This continues to be an exciting experiment, and I am thrilled to be learning alongside my students.

Sunday, March 18, 2012

Mind Reading and Other Stuff

 I loved Jess' post from yesterday.  Was she reading my  mind?  She is so right about waiting for an "aha" moment, how that may not come, and how that isn't really important.  So, here was one of those little moments of realization for me last week:
On Friday the Head of School Search Committee met with RG175, the search consultants who had been fact-finding visit for two days.  They were sharing their observations about the many strengths of Waynflete (and they really glowed about them), as well as what they saw as a few of our biggest challenges.  One of the challenges that they saw, and I know they saw it because I pointed it out to them, as I'm sure many did, was that technologically, we may not need to get ahead of the curve, but we need to work our way closer to the crest of the wave.  Several of the members of the committee nodded at this observation, but others took issue.  The consultant asked one of the dissenters, "well, who are the leaders on campus who are making implementation happen and energizing others?"  The committee member said, "Well, Tom is one."  I happened to be sipping an iced tea, and I almost spit it out!  "Believe me," I thought,  "if I am a leader in this area, we are all in trouble!"  It was interesting to me, because I assume that the comment came from the fact that this person knew I was in TLC (and probably didn't know that I was at least a week late on my responsibility to post on this blog!)  So, here's what I wanted to communicate to my fellow members of TLC: that we are perceived to be leaders in our school community in technology implementation, and that whether we feel that way or not, others do.    We don't need to be so critical of the limitations of our efforts and can just recognize that others are looking to us.  That gives us a lot of influence.  I know I need to remind myself of that periodically, so I'm reminding you too!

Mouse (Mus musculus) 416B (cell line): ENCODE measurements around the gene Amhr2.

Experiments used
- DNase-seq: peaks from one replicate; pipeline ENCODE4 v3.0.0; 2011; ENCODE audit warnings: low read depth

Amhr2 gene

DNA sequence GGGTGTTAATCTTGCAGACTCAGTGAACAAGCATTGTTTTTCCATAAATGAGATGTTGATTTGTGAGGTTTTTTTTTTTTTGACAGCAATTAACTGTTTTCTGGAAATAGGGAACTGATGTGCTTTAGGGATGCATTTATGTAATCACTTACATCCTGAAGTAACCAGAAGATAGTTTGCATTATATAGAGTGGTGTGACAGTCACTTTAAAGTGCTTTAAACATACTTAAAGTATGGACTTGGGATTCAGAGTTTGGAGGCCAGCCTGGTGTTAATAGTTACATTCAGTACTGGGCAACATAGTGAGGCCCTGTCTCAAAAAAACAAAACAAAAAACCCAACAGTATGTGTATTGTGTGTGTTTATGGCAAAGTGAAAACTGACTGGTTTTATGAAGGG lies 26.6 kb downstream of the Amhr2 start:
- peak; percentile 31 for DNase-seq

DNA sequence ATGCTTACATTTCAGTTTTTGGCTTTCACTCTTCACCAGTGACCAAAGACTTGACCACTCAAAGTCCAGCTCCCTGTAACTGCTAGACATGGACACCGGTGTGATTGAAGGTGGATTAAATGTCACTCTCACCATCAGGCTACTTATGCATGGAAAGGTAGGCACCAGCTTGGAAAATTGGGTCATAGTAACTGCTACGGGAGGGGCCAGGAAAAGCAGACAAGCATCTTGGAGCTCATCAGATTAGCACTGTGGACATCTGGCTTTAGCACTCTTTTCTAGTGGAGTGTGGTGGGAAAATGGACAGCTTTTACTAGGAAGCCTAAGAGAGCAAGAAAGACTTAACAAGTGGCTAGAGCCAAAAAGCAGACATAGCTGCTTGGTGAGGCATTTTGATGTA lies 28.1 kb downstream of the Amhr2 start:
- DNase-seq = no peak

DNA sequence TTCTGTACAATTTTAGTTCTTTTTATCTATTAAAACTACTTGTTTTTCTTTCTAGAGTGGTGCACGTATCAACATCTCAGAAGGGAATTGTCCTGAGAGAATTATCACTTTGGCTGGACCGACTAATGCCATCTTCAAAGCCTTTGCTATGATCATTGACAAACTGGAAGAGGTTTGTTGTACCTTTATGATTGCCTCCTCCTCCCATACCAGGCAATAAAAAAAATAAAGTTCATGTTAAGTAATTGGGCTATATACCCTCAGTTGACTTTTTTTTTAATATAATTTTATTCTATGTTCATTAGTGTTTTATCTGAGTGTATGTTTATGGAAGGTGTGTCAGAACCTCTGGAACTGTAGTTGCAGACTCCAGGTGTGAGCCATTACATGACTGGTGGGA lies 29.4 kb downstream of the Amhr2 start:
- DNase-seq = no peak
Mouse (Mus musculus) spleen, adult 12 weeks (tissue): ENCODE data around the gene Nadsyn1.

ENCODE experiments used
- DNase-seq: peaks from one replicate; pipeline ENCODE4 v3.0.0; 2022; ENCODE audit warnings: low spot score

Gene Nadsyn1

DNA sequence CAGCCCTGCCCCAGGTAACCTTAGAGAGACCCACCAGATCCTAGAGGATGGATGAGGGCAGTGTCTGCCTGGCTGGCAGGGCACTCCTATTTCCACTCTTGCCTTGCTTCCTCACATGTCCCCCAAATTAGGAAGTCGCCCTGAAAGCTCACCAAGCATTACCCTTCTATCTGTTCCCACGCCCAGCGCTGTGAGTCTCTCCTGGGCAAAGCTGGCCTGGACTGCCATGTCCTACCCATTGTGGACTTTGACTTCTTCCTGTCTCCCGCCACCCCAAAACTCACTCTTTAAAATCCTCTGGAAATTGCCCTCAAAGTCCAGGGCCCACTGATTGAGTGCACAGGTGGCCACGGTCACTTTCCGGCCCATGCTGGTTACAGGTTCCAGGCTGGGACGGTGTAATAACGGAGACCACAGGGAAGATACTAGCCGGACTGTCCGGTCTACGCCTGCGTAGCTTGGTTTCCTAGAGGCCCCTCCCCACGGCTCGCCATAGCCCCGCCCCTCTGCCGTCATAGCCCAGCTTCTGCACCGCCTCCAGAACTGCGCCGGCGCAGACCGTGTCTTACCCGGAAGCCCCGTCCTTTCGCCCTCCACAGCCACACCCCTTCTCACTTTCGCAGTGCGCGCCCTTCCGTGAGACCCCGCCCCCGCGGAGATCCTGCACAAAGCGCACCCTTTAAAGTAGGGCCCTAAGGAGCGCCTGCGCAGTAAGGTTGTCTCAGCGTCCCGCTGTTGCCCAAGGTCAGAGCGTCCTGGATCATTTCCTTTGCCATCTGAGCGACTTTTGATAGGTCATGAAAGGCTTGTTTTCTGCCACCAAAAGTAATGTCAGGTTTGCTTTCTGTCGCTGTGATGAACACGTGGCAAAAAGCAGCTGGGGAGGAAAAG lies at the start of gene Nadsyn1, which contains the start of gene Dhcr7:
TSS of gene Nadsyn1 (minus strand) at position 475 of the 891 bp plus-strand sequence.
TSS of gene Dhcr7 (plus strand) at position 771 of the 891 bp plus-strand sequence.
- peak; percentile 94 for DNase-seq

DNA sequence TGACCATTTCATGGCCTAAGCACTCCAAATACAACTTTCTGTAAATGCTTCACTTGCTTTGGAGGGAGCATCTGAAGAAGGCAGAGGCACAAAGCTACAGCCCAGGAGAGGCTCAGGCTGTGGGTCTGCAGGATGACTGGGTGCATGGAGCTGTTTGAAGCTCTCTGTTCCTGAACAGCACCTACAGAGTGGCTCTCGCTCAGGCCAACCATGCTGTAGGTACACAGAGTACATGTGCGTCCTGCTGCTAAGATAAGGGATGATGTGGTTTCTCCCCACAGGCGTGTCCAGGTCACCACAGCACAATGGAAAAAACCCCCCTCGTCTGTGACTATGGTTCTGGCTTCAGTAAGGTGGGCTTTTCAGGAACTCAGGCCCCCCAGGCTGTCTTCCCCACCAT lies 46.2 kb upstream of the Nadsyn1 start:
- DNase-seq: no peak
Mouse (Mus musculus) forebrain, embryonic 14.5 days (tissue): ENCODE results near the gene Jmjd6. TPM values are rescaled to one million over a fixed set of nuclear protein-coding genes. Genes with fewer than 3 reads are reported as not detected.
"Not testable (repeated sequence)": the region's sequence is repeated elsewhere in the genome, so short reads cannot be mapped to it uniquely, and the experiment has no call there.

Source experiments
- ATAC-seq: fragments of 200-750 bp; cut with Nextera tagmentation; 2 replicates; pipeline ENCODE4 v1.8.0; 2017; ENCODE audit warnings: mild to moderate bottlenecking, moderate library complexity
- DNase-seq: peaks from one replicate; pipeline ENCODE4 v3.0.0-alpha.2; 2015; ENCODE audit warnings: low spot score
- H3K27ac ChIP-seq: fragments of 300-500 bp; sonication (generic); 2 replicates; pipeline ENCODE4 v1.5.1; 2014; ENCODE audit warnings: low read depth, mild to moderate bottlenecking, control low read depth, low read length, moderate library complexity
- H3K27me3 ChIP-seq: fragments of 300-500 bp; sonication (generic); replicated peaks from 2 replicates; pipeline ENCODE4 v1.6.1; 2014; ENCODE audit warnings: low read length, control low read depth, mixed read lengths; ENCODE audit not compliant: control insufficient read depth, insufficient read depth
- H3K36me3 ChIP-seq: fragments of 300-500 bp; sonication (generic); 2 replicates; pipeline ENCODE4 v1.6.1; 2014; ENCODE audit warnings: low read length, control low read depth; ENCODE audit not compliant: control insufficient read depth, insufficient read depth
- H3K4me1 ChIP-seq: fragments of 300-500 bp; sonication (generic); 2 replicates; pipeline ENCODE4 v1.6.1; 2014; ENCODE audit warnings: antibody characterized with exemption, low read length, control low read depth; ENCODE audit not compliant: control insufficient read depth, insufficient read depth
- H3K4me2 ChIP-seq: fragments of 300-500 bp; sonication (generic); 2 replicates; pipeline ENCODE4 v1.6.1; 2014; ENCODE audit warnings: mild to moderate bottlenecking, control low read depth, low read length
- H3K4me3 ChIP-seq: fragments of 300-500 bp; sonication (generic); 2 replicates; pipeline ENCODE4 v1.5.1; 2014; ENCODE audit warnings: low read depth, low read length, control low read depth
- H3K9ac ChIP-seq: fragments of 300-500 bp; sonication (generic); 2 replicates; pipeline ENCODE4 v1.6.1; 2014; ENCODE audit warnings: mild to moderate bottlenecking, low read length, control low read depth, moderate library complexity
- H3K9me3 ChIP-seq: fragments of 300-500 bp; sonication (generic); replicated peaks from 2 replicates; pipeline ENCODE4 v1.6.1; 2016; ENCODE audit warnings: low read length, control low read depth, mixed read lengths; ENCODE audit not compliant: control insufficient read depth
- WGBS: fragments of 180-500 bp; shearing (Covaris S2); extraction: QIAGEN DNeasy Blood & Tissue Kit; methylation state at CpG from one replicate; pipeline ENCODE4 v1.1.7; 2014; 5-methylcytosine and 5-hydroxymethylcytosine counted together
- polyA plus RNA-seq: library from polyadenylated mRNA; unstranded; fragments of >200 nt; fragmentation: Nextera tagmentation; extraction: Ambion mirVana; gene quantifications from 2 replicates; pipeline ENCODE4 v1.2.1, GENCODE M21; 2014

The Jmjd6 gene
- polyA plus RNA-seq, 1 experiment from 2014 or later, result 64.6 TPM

Saturday, March 17, 2012

So Far, So Good